That was it, but the hype was growing. A composed, tidy youngster who also possessed the attacking intent needed to drive forward, with years to develop and blossom into a first team regular. Keep an eye on him, they said. This one’s got potential.
And potential that McCall recognised when he offered O’Brien a contract.
In spite of this, it was Heckingbottom who started the first nine games of the 2008/09 campaign, before being dismissed in shame following two bookable offences. McCall turned to O’Brien, and his protégé produced. From then on, there was only one candidate for the left back slot.
It was total role reversal: Heckingbottom was the one sidelined and twiddling his thumbs on the bench while O’Brien flourished to become the name on everybody’s lips. Good one-on-one, not bad at set pieces and never wasteful in possession, O’Brien grew and prospered into one of the strongest and most able players in McCall’s squad, his hunger and desire compensating for any lack of experience. It became a common sight to see Luke overlapping with his winger as he charged forward, whipping crosses into the box and hitting curling balls in for the strikers. What a player. What a find. What a success story for the youth team.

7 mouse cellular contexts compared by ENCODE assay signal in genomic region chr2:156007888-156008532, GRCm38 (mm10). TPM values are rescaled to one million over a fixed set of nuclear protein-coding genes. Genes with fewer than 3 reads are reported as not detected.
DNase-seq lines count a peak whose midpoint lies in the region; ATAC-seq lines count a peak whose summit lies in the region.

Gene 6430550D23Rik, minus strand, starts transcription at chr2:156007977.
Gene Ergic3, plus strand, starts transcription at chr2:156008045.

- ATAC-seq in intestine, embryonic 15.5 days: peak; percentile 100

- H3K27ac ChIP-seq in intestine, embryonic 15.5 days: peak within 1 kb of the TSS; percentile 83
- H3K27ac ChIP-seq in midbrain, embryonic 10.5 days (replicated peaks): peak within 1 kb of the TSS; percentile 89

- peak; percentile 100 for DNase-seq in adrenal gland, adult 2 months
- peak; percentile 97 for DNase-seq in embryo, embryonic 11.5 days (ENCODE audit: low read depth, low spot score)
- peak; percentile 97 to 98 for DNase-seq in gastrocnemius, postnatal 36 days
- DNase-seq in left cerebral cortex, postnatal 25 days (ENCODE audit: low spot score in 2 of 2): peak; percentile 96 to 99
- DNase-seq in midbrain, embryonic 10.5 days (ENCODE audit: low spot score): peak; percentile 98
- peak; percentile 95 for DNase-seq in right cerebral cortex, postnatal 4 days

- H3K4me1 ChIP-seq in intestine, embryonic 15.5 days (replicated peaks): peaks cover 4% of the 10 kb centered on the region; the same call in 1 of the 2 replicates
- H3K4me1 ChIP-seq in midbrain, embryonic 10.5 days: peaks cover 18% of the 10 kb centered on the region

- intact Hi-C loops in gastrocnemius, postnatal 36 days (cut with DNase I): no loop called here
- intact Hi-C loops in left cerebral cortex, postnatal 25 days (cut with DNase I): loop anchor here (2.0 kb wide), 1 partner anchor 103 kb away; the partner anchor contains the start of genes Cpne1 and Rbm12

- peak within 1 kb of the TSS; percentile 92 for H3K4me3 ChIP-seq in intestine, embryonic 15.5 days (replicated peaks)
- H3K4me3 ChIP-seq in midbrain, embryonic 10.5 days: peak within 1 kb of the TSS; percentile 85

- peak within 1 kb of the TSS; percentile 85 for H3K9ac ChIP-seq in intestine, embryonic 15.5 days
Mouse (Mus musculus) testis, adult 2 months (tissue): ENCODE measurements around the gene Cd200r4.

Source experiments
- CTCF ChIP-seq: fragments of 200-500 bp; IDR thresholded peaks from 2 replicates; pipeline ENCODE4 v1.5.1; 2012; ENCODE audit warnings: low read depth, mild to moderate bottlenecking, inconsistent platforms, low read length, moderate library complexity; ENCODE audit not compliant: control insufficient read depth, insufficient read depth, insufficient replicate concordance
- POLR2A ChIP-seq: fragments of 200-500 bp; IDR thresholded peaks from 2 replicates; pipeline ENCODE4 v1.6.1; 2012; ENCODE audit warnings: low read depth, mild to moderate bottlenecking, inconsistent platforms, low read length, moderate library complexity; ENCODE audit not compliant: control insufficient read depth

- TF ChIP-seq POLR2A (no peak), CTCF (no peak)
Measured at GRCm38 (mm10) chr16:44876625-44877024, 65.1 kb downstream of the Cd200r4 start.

That pristine season was capped off in brilliant style, and O’Brien won four trophies at the club’s awards night. Paul Heckingbottom departed, and that said it all – we had a keeper in O’Brien.
O’Brien went on to feature in 49 of City’s games the following season, and survived the cull as Peter Taylor implemented his changes. Taylor quickly became a fan, with O’Brien making 46 appearances under him - an achievement made even more remarkable when one considers the number of players fielded during Taylor’s reign: there weren’t many who started as regularly as O’Brien.
Like David Syers, O’Brien was one of the few entertaining players in the side. Workrate never wavering, passion never faltering, mistakes few and far between. We all liked him. End of story.
So, O’Brien retains his place in the squad and is involved in the cup run and the play off final victory and eventually succeeds Jones as captain to lead the side through another promotion and picks up accolade after accolade after accolade at the Player of The Year awards over the years and makes over 300 appearances to become a club legend. Right? Not exactly.